If you love the most recent iPhone, every year, Apple may be about to make you a tempting offer…
In the money
Apple has wanted to get into our wallets, quite literally in the sense of the app at least, for a long time now. The journey in to financials, however, has been far from a smooth one.
It was three years ago, that it all began in earnest, with the Apple credit card. Yet, all these months on, the card remains available, only in the States. The planned global rollout, just never happened.
But, undeterred, Apple, as they do, stormed on, and continued to plan further financial services. It’s an obvious area for them to get in to, and one that should be a reliable source of passive income for them. Even if the sales of iPhones, and MacBooks were to ever slow up, once in the money business, they will always have that steady, reliable, and, I’d imagine, sizeable revenue landing, month-on-month.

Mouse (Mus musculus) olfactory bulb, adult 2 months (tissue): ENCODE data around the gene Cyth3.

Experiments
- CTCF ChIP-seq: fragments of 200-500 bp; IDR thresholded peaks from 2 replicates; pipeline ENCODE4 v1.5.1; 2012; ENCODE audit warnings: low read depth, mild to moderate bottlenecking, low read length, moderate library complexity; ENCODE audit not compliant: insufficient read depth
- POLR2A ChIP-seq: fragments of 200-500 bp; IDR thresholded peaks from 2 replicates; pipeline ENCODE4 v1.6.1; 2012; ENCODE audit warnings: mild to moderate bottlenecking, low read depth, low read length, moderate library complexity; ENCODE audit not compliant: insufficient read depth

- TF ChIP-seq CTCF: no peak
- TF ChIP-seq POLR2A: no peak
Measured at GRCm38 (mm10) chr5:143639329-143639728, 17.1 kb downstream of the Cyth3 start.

It was last March that we heard more from Apple, and their financial ambitions. They announced the Apple hardware subscription, and subsequently, a savings program too.
But, like the planned expansion of the credit card, none of these plans has seen the light of day. So, why is that Apple seems to be stumbling here, when in every other area, they are a runaway success?
Apart from the hardware subscription program, there was also mention of Apple Pay Monthly, and Pay Later plans too, that would be tied to the wallet app in your phone.
Despite the engineering problems that they’ve faced in bringing any of these financial services to market, the word from Cupertino, is that the plans are still very much to move forward, with all the packages.